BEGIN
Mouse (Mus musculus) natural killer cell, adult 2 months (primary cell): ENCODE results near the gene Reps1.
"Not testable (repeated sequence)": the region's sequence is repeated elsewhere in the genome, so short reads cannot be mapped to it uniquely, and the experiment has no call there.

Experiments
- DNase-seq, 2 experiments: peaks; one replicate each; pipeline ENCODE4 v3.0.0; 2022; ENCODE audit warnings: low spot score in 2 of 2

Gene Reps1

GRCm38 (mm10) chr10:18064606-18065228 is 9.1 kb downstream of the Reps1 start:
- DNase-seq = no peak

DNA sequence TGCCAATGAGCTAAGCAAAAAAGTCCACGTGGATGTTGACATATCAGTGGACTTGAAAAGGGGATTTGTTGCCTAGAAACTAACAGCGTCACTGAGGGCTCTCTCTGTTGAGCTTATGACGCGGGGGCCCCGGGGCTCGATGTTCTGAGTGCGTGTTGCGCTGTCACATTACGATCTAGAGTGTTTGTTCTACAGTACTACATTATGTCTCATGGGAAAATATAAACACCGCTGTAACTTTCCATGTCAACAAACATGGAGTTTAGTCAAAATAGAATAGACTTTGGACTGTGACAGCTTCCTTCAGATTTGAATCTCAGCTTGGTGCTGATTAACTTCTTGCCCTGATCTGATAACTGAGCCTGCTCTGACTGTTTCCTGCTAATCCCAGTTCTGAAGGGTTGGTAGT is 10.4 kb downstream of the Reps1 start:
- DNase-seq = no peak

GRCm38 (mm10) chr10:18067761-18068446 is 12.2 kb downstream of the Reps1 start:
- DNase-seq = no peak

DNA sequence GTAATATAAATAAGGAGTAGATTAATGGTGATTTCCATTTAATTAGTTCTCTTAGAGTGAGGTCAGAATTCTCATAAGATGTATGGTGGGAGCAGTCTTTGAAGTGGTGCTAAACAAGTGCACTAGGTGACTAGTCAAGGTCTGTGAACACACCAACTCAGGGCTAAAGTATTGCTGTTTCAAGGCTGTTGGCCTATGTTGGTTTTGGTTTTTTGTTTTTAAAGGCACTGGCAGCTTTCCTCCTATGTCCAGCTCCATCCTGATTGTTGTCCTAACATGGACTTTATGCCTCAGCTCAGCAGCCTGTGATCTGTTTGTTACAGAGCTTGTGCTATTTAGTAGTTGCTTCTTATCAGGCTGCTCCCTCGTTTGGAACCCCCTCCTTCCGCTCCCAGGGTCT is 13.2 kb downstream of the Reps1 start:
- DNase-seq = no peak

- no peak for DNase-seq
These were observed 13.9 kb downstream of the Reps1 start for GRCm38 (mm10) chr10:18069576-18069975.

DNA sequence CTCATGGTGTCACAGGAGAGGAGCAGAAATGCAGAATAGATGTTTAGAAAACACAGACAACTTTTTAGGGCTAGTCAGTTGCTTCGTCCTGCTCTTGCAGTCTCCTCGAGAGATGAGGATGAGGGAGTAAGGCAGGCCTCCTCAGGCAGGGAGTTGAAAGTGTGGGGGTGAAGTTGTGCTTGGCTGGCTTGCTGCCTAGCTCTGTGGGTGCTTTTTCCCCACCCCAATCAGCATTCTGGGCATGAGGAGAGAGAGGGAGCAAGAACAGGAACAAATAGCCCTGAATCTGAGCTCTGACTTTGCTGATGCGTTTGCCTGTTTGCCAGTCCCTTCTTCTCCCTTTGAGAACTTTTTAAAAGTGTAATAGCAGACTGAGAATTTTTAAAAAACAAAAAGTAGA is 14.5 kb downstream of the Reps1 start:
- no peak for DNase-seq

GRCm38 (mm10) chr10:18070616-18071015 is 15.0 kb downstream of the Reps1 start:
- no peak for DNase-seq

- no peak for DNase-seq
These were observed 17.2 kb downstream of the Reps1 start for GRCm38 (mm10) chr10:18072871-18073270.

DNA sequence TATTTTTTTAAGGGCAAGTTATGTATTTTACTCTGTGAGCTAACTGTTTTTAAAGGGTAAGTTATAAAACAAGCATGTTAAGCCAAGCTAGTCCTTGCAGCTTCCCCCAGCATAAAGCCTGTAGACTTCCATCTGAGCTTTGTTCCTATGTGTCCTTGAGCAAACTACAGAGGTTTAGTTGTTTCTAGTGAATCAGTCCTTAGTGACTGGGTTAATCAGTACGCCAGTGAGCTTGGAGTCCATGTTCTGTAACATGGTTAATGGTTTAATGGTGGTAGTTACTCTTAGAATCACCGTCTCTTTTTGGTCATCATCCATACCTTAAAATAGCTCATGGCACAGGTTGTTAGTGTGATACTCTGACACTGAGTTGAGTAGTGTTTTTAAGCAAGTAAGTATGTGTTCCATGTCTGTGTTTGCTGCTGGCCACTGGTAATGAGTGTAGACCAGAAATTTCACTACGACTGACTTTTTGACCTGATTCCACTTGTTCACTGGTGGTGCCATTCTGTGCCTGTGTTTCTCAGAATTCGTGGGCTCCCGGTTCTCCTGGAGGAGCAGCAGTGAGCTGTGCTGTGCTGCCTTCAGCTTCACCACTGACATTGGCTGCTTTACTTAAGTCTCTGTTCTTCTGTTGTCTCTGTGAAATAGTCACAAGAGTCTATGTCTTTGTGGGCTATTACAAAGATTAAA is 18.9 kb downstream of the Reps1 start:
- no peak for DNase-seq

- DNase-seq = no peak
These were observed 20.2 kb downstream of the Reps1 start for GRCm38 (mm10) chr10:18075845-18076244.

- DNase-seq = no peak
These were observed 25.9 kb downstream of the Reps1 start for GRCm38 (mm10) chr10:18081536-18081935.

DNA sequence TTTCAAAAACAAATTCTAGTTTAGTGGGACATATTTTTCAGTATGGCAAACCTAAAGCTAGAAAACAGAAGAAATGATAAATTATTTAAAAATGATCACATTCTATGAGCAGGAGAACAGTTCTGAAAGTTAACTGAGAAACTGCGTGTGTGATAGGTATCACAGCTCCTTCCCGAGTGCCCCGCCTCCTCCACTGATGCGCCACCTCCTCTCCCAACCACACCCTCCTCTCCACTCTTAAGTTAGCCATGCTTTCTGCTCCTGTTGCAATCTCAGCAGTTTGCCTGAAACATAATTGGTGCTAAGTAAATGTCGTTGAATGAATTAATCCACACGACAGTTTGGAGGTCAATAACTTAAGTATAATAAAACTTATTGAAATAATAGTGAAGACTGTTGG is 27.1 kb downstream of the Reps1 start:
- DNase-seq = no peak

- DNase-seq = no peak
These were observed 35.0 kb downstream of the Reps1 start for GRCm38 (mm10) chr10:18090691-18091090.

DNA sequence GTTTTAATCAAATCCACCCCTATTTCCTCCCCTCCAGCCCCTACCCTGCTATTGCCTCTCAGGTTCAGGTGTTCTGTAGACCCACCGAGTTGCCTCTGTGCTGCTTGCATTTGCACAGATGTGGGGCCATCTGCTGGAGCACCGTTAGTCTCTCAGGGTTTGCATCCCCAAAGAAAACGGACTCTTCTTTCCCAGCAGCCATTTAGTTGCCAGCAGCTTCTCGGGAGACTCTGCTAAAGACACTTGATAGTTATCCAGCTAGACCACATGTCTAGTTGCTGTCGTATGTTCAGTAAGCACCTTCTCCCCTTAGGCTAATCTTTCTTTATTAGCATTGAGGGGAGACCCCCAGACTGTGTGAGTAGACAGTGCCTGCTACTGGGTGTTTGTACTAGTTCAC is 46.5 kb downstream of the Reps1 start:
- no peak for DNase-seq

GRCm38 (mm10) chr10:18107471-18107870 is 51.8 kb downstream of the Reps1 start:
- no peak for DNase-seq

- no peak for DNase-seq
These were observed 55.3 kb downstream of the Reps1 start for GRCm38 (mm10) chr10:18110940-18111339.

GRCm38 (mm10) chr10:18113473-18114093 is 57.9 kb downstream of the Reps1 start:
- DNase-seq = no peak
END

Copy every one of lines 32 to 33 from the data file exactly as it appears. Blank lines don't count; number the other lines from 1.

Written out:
DNA sequence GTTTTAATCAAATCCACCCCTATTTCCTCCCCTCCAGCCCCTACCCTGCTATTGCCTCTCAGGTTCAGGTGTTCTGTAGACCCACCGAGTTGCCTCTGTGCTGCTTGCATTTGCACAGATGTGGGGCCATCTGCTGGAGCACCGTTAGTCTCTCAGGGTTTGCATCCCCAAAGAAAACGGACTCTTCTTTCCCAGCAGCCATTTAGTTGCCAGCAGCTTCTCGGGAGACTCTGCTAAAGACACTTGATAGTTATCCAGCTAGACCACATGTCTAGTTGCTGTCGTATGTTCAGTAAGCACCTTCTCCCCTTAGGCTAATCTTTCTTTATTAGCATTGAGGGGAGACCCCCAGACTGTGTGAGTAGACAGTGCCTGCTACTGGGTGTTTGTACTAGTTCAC is 46.5 kb downstream of the Reps1 start:
- no peak for DNase-seq